It prompts a question: how can we tell the difference between being fully committed to Christ and his purposes, and therefore to serving him with, say, our business, and being fully committed to business success?
Your question hints at the idea that it is hard to be able to fully know what is happening in the heart…which I agree with. But I think Jesus gives us pretty good instruction for us in this matter; Matthew 7:13-23 and Mark 4:8, 20.
Yea, that is good guidance.
I am trying to be careful about how I evaluate this.
For instance, sad to say, there was a time in my life when I was suspicious of environmentalists. They’d been portrayed to me as extremists who loved the planet more than humans. (And I suppose that does exist). But as I kept reading the Bible, I couldn’t help but realize that God loves his creation, and expects us to care for it. So I became very grateful for the environmental movement. I’m not endorsing everyone and everything in a large movement, but I think the impulse to care for the earth and its ecosystems is a good one.
That is to say, some of what I would have previously identified as “bad fruit” I now see as “good fruit.”
I’m not sure if that resolves anything. I’m just sharing some of the complexity I’ve observed in this area.
I would agree with you, that our standards for what is “good” can easily change over time. Because of this I think we need to be careful that cultural standards and agendas don’t determine the purpose for our lives, allowing culture standards to determine what is holy or righteous. There may be good ideas within the culture but when we add cultural standards and agendas to the main purpose of the Christian faith we can easily become like the Pharisees and start adding to God’s law to create our own standard for righteousness apart from the saving grace of Christ. I could be wrong, or maybe it is just the word you used “good” but, I am not sure that the type of crop produced by the Word of God in Mark 4:20 is bound by cultural standards and agendas. I get the same understanding in the Matthew passage, because Jesus connects the production of good fruit with those that will call Him Lord.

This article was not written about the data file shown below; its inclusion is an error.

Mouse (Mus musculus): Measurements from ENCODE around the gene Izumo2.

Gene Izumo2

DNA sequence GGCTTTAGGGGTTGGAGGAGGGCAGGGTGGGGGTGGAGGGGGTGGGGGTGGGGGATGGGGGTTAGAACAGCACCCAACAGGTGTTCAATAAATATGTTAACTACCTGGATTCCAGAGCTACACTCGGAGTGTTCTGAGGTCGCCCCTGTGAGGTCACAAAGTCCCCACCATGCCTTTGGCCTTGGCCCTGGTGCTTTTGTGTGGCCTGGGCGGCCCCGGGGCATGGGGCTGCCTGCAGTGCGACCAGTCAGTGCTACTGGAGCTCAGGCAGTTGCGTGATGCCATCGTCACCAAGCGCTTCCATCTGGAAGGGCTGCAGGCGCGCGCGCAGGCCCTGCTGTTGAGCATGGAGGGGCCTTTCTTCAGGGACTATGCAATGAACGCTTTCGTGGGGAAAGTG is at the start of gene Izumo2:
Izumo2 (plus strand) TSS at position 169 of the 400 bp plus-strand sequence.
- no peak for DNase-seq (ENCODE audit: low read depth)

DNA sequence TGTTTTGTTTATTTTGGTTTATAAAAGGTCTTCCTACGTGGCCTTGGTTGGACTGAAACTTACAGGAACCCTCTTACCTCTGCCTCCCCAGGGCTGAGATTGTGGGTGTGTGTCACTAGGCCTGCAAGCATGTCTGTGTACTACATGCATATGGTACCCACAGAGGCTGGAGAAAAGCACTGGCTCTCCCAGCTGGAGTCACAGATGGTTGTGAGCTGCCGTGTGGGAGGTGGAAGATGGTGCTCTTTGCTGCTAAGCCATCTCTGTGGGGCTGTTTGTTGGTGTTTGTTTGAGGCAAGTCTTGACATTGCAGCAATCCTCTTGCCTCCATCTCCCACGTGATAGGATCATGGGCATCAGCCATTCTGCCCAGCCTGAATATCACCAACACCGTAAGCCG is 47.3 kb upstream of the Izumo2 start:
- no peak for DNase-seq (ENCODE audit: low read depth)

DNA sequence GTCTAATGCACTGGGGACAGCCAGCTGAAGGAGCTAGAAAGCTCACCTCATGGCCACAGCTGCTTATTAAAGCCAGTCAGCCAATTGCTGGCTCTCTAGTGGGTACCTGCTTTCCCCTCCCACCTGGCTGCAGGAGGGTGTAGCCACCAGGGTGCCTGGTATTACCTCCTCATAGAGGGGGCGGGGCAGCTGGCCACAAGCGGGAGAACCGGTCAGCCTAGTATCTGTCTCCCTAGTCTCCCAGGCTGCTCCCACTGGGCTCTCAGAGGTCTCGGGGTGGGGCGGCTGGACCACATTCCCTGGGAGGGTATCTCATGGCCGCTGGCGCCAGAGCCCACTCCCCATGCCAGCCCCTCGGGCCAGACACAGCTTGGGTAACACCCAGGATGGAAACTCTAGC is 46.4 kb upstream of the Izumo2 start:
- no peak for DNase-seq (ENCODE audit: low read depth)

Referring back to your idea of “good fruit” and the environment; it’s been hovering around -30C here throughout this last couple of weeks. I don’t believe that whether I heat my house with wood, coal, natural gas or electricity, will affect the kind of fruit that Jesus was talking about in these passages. But some cultural standards would deem me the worst of sinners if I was to use anything but electricity (by the way if I did, I would either be broke or frozen). I think the same type of application could be made for any of the topics that I brought up previously that our culture get us sidetracked on their standards and agendas.
I believe that as servants of the one who judges justly; the greatest need of all people is that of a savor. I believe good fruit is grown when God’s people pursue their purpose and effectively cultivate the garden to allow that seed to grow. This can happen in many ways, including the public discourse of politics, but we always need to remember our God given purpose to be faithful to the one we represent. I think Philippians 3 is particularly encouraging in this area.
I would agree with you of these type of issues can be complex and I am not sure that I have brought further clarity to the issues either, but I am always very cautious when the church becomes a propaganda stream for the world’s agenda.